In Fla., Obama visits troops, talks oil spill ahead of tonight's address
Tuesday, June 15, 2010; 12:47 PM
PENSACOLA, Fla. -- President Obama matched his tone to his audience Tuesday in speaking about war and the Gulf oil spill at the Pensacola Naval Air Station, using unvarnished martial language to describe the severe environmental threat facing the region and his administration's response.
"This is an assault on our shores, and we're going to fight back with everything we've got, and that includes mobilizing the resources of the greatest military in the world," Obama told a cheering crowd of naval airmen, Marines and others gathered in a hangar here.
The speech concluded his two-day swing along the Gulf Coast and served as a pivot to his Oval Office address Tuesday evening on what he described here as the "greatest environmental threat in our nation's history."
The spill is challenging an administration that prides itself on its cool competence, but Obama has struggled to manage both the practical aspects of the vast spill and the political ramifications for failing to do so. White House advisers say he will use the roughly 15-minute speech to outline the government's response and how he intends to proceed, including a push for a new national energy strategy.
The Gulf Coast visit, which included stops in Mississippi, Alabama and Florida, has given Obama a look at some of the staging areas being used in the response. It also brought him in touch with local officials and business owners worried about the enormous slick offshore.
He traveled by helicopter, ferry and motorcade along a seaside highway bordering white-sand beaches, booms floating offshore along much of the route. He spoke hopefully to many of the people he met, delivering a variety of presidential pep talks, while also warning that the Gulf Coast faces "painful" times ahead.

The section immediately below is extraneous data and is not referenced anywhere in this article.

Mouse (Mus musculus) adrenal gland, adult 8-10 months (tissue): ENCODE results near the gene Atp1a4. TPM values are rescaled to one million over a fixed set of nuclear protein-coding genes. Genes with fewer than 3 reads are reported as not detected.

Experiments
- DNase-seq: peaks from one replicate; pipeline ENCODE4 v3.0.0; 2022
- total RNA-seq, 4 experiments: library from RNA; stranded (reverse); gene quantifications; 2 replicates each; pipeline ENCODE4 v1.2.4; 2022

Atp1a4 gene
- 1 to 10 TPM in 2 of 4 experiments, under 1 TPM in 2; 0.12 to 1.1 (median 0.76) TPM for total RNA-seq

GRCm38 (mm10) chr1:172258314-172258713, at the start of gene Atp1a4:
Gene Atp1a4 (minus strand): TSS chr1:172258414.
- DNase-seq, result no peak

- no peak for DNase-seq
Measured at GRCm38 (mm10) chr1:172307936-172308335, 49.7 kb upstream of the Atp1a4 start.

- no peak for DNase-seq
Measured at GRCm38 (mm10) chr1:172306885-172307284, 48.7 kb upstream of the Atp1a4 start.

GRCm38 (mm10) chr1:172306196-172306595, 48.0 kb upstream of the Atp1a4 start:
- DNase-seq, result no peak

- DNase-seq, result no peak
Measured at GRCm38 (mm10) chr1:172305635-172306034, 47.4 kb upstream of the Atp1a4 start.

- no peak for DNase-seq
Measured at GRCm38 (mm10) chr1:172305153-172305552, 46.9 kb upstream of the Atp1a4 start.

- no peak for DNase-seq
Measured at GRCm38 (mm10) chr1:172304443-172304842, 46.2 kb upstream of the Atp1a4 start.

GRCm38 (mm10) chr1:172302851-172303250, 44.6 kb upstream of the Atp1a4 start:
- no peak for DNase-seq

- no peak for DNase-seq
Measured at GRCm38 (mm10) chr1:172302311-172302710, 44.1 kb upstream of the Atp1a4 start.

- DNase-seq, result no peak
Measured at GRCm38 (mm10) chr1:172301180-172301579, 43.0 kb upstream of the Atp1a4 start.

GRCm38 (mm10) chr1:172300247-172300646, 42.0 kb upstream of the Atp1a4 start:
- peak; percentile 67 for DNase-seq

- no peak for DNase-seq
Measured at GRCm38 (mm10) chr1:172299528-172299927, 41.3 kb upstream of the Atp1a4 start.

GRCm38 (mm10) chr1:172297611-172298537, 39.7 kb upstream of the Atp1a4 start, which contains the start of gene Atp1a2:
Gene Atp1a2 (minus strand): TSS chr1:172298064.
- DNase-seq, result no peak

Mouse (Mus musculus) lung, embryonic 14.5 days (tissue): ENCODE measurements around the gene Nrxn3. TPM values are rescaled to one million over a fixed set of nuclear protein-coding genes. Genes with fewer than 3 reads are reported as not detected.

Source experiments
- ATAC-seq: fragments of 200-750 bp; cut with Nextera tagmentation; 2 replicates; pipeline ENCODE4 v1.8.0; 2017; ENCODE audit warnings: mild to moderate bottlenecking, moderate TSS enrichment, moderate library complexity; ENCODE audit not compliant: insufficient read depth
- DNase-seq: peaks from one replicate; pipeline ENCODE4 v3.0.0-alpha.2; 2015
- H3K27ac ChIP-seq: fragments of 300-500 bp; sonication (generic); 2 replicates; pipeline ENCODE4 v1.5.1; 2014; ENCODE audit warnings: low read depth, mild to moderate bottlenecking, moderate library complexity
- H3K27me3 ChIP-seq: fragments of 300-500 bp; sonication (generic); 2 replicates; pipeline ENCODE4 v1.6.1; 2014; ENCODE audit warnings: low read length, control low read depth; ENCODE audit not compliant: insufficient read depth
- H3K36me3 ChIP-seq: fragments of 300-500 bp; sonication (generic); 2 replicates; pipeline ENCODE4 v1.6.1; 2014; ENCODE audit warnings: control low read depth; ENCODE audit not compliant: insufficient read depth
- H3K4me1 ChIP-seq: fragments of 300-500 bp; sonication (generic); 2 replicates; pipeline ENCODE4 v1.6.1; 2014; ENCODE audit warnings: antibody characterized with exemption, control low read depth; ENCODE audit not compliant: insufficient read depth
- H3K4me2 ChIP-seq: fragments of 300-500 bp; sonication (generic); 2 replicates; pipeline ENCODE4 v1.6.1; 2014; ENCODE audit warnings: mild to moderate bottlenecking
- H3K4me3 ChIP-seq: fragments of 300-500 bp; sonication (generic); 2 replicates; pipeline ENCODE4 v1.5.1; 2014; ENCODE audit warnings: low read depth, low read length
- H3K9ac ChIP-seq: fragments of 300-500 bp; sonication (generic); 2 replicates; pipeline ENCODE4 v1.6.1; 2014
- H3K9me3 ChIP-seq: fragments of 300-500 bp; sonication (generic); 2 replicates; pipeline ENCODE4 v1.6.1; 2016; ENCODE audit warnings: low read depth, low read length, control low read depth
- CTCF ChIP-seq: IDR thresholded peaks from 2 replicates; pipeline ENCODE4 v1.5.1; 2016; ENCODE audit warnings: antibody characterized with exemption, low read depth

"People have every right to be angry," Obama said here. "Those plumes of oil are off the coast. Fishing grounds are closed. Tar balls are coming ashore. And people are bracing for more."
This air station, among the nation's oldest, has been central to the oil spill response. Navy sailors and Marines have placed sand bags on the beaches, operated helicopters and skimmers, and even processed claims for damages.
Obama said his administration would do "whatever it takes for as long as it takes" to respond to the spill and ensure that those who have suffered financially are compensated. He said his role includes "making sure BP pays for the damage it caused."
"Because this isn't just an environmental disaster," he said. "For many families, it's an economic disaster."
After telling the audience that "I am with you, my administration is with you, for the long haul," Obama urged the military to continue with the same resolve in Iraq and Afghanistan. The U.S. military presence in Iraq is winding down, he said to cheers, while in Afghanistan the war plan that Obama adopted remains a work in progress.
Offering assurances as their commander in chief, he told the service members that since "you have taken care of us, we will take care of you."
He outlined a series of new military health and leave benefits that he has implemented since taking office. And while warning that he would "not hesitate to use force" to protect American interests," he said he would "not risk your lives unless it is necessary."
Obama said that "any one" of the difficulties facing the country -- from the pair of wars to the economic troubles to the Gulf spill -- would unnerve a nation.
Facing all of them, he said, has presented a special challenge that he told the audience he was confident they would meet.
"Our nation will emerge from these trials stronger than before," he said.